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David Perlmutter, MD, a leading board certified neurologist, recently published Grain Brain, a New York Times best-selling book that teaches us all how we can feed our brains and actively work to prevent Alzheimer’s. Sounds fantastic, but hundreds of research studies bear it out.
We are all fat heads! 60% of our brains are fat!
Dr. Perlmutter explains that humans have eaten diets high in fat and protein for millennia. Our brains have evolved to flourish on this kind of nutrition. So what is happening now? About 20 years ago we were told to go on low fat, high carbohydrate diets. Remember? The biggest part of our diet was supposed to be carbohydrates. Eat grains and ditch the fat. Have a big plate of pasta for dinner…and so forth. Turns out that wasn’t very helpful guidance.
What happened on this low fat, high carb diet? Americans became much more obese, the rate of diabetes tripled, the rate of Alzheimer’s sharply increased.
What is the connection here? Carbohydrates turn into sugar in our bodies much faster than fats or proteins. Carbohydates as well as sugar are harmful to our brains.
What is the evidence? A recent article in The New England Journal of Medicine explained that even mild blood sugar increases over the long term dramatically increase our risk of developing dementia. The Journal of Alzheimer’s Disease published a study that showed that people who ate higher levels of carbohydrates in their diets had about an 89% increased risk for developing dementia! People whose dietary intake was highest in fat (the “good fats” – not donut kind of fats) saw a reduction in risk of dementia of 44%.
How does sugar hurt the brain anyway? A recent article published in Neurology notes that the elevations of blood sugar in the brain leads to compromised memory and a shrinking hippocampus. Hippo…..what? This is the part of the brain that is responsible for memory. Yes, memory!
So what are these good fats?
- Extra virgin olive oil and coconut oil
- Eggs (preferably organic)
- Cold water fish (avoid tuna due to mercury content)
- Nuts – particularly walnuts, pistachios, almonds, pecans, cashews
- Butter (yes!) from organic grass fed milk
- Grass fed meats (organic)
This is just a partial listing. Learn more about good fats from Dr. Joseph Mercola here.
If you buy just one book this year, consider making it Grain Brain by Dr. Perlmutter. It may save your brain – and your life.
This unfortunate man developed an infection from a thorn and died due to lack of sufficient penicillin available at that time.
Antibiotics, as we all know, can save our lives. They fight infection and support our health. Antibiotics attack bad bacteria while protecting us.
So, what’s new? Remember the Human Microbiome Project? Scientists are discovering that some bacteria also keep us alive! They break our food down to digestible bits of nutrients, detoxify poisons, nurture our immune systems, help to create vitamins, serve as a shield on our skin and internal organs to keep bad bacteria and viruses out. There are about 20 million genes we carry in our bodies – and only about 20,000 of these are human genes. The rest are beneficial bacteria, viruses, and fungi. Imagine that: only 10% of the genes are human. This mix is our own microbiome that supports our health and well being.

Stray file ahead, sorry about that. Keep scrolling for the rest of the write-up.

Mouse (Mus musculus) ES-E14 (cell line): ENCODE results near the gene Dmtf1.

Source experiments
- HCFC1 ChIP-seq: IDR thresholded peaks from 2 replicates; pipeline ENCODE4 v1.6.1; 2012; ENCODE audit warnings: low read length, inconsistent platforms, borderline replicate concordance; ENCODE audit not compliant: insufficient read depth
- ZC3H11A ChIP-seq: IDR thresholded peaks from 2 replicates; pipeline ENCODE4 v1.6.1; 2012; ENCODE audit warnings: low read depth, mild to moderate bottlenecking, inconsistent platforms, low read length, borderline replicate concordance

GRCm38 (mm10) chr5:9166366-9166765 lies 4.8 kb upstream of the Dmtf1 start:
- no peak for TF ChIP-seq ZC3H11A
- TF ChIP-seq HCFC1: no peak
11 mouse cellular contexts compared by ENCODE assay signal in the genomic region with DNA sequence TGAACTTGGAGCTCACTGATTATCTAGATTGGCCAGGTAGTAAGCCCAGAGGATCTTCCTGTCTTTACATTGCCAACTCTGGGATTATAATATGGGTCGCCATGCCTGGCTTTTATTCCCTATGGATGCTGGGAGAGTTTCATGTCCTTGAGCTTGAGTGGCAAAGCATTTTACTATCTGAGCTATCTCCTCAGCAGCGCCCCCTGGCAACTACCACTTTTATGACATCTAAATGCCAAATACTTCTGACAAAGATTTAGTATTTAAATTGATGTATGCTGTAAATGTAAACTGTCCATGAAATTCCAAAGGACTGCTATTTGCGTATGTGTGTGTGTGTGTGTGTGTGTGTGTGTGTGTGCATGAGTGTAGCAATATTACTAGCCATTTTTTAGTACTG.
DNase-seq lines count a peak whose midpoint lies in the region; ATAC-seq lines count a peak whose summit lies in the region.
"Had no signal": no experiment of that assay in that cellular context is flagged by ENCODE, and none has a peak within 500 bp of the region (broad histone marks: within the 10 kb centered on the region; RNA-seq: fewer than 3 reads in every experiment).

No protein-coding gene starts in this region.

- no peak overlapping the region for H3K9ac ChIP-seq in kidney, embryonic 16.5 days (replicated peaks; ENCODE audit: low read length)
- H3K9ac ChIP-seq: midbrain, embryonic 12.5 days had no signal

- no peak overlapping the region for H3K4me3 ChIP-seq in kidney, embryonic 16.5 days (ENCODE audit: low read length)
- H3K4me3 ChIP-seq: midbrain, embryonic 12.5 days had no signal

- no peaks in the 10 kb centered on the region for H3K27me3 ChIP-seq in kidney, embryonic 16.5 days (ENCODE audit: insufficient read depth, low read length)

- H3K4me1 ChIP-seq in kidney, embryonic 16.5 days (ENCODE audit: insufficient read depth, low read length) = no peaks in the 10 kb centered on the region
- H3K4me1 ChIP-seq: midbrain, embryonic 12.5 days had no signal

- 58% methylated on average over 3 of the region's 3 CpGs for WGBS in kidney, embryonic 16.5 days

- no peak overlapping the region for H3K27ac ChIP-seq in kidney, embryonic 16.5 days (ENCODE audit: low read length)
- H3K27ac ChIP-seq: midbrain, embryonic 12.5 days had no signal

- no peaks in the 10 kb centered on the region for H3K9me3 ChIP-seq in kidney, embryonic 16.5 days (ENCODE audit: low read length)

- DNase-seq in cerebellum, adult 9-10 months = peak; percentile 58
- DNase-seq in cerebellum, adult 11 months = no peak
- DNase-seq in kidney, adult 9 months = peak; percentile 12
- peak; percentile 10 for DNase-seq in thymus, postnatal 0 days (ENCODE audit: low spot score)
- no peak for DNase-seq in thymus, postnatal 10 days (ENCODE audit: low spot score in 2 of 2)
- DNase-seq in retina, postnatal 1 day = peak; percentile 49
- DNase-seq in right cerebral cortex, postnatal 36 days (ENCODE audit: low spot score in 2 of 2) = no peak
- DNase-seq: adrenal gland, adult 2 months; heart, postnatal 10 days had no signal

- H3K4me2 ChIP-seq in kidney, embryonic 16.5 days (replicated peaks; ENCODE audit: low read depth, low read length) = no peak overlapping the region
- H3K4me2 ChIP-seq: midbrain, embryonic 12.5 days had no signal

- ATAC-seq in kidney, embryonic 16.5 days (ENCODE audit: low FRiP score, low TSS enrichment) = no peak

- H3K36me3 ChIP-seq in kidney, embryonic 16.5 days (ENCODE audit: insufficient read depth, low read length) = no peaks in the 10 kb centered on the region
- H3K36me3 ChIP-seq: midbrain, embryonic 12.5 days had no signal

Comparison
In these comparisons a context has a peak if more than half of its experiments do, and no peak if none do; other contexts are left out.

What is the problem then? Antibiotics can discriminate between bacteria and human genes…..but they cannot discriminate between the bad bacteria and the good ones that nurture us. Antibiotics can kill what is infecting you, but also those bacteria that are helping to keep you healthy.
Scientists are studying the effects of antibiotics on the whole human microbiome and are finding some very interesting facts. What happens depends upon what kind of bacteria are infecting you, what kind of antibiotics you are taking, and your general state of health before the antibiotics. An article just published in the journal Gut published results on the effect on the microbiome of a man taking antibiotics for a pacemaker infection. They found that the entire microbiome responded to the antibiotics!
The good bacteria produced defenses against the drug and powered down. Among other metabolic effects, they stopped making vitamins and dimmed their immune systems. Some could survive the chemical onslaught and some could not.
This man had 41 species of bacteria in his gut before the antibiotic. By day 11 that was down to 13. However, 6 weeks later it was up to 38 but many of the bacteria were different kinds. Some major groups were missing. Scientists are finding that this effect can last for months – affecting our immunity, our absorption of nutrients from our food and our ability to make the necessary vitamins to keep us healthy.
Physicians at Seattle Children’s Hospital found that children who took antibiotics were at an increased risk of asthma as well as inflammatory bowel disease (later in life).
Scientist have even found that long term antibiotic use can lead to the development of more fat!
Sometimes it is possible even to fight bacteria with other bacteria!
Take home message: make sure you really need that antibiotic before you take it. If you do need to take antibiotics, take probiotics to help keep the good bacteria alive, though you will need to take those at separate times from the antibiotics. Eat less sugar – it feeds the bad bacteria and can lead to inflammation in our guts – disrupting the normal bacterial balance.
You can learn more by following the links above.
Be healthy – be happy. Eat well……..
Our founder, Karen Mercereau RN, has a feature article in Advance For Nurses
(Click the article below to read a larger version)